Checked rear triangle for cracks
    Checked sprocket tightness

    Result = they said that it doesn't sound as bad, but the rub is still there on a hard pedal.

    Basically, they could not figure it out and are attributing it to frame flex. Keep in mind these are not big guys riding the bike. They also said if this was a new bike, that amount of frame flex would not be acceptable. However, since it's an older bike, Trek will not warranty the frame for some noise from the brakes.

    WTF. Try another bike shop?
    Either that or take one less bite off that hamburger.
    hahahaha
    Hey, i'm sorry man. I just couldn't resist the moment.
    I'm sorry.
    Nah, but seriously, if you did all that, maybe you can get a brakeset that permits more pad adjustment. I am beginning a couple of builds using avd BB7 mechanicals, which have ability to adjust both the inner & outer pads independently. Not sure how they work yet though.Come to think of it, maybe there's ways to shim or file down some part of the mounting process to allow enough space between the pads to keep them from rubbing.Take a good look at the way everything lines up. Twweking might help.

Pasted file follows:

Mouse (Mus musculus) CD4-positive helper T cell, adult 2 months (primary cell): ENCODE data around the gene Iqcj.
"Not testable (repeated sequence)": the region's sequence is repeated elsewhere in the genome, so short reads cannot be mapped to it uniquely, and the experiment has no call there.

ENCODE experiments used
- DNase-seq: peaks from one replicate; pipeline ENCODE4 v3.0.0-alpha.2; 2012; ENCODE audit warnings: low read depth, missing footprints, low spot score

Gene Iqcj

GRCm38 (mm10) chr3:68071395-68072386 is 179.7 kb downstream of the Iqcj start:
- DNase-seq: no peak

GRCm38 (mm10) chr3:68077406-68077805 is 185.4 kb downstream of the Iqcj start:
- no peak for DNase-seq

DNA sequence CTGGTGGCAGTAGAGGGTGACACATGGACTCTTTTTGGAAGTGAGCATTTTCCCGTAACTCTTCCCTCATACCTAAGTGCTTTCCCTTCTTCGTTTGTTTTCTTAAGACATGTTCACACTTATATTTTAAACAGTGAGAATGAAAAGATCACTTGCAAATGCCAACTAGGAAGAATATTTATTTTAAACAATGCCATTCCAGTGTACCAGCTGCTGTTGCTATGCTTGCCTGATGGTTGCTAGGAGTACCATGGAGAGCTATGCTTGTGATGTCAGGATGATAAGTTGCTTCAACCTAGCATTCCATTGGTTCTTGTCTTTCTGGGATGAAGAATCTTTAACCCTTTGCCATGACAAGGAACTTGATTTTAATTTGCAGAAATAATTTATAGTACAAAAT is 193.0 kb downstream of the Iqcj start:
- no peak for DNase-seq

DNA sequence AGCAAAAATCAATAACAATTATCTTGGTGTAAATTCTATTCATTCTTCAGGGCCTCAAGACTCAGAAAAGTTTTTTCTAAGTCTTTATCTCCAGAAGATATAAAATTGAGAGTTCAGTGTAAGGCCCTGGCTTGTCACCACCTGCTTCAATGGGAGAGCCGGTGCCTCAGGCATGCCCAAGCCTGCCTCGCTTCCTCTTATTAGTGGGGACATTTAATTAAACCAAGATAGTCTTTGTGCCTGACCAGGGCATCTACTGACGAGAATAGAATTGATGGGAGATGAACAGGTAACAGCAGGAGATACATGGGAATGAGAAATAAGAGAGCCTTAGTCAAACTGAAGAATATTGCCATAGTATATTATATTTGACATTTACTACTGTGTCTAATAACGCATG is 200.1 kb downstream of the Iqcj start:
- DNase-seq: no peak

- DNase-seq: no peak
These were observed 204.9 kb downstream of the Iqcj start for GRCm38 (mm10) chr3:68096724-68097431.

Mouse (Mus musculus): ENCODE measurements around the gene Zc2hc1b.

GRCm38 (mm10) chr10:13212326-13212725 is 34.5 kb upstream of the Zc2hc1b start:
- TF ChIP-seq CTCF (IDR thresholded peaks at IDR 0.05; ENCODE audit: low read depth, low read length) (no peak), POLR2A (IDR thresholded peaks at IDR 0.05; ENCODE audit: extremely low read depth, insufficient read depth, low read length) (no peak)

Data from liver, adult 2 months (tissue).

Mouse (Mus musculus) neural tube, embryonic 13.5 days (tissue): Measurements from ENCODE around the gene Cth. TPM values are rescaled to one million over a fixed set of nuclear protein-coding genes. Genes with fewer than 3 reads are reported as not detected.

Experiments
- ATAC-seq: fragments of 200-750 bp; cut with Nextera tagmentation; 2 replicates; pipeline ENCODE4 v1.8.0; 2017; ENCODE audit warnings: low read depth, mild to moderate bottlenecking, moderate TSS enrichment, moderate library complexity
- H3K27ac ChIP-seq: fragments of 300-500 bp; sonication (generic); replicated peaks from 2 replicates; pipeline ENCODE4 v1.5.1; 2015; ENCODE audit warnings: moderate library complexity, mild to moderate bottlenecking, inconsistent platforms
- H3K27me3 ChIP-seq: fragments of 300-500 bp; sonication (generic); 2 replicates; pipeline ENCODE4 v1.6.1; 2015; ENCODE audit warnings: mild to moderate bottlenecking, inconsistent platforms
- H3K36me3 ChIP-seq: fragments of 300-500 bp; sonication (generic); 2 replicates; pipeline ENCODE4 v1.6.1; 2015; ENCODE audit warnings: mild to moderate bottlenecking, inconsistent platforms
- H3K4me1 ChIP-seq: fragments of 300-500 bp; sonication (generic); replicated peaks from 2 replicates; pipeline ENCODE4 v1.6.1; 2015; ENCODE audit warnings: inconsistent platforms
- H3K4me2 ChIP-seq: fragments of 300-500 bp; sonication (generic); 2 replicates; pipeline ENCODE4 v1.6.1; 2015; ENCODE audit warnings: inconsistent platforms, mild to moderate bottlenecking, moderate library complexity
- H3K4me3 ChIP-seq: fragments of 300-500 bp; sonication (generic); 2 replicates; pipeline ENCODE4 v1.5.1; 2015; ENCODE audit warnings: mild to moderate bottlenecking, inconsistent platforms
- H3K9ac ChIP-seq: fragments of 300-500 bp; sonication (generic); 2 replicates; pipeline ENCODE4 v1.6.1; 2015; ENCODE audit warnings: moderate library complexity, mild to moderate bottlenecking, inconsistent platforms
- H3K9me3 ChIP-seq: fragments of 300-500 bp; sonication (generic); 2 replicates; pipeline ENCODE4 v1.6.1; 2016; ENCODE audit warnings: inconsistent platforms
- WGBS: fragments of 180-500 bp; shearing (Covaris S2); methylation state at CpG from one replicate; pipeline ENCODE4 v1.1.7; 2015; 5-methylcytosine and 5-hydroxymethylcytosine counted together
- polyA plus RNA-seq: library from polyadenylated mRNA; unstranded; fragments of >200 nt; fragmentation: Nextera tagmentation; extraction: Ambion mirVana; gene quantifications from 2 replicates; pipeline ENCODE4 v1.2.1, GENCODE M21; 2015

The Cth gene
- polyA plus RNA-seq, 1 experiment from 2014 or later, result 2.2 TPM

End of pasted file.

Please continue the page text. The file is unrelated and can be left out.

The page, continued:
Either that or Slim-Slow.
    Ask around in the Clydesdale furum. Might help.
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  19. #19
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    Find out which way the calipar moves when pushing hard and adjust the gap accordingly.
    lean forward

  20. #20
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    Quote Originally Posted by drm31078 View Post
    Well, I took it to my LBS, which is a Trek store. They spent a better part of the day doing the following: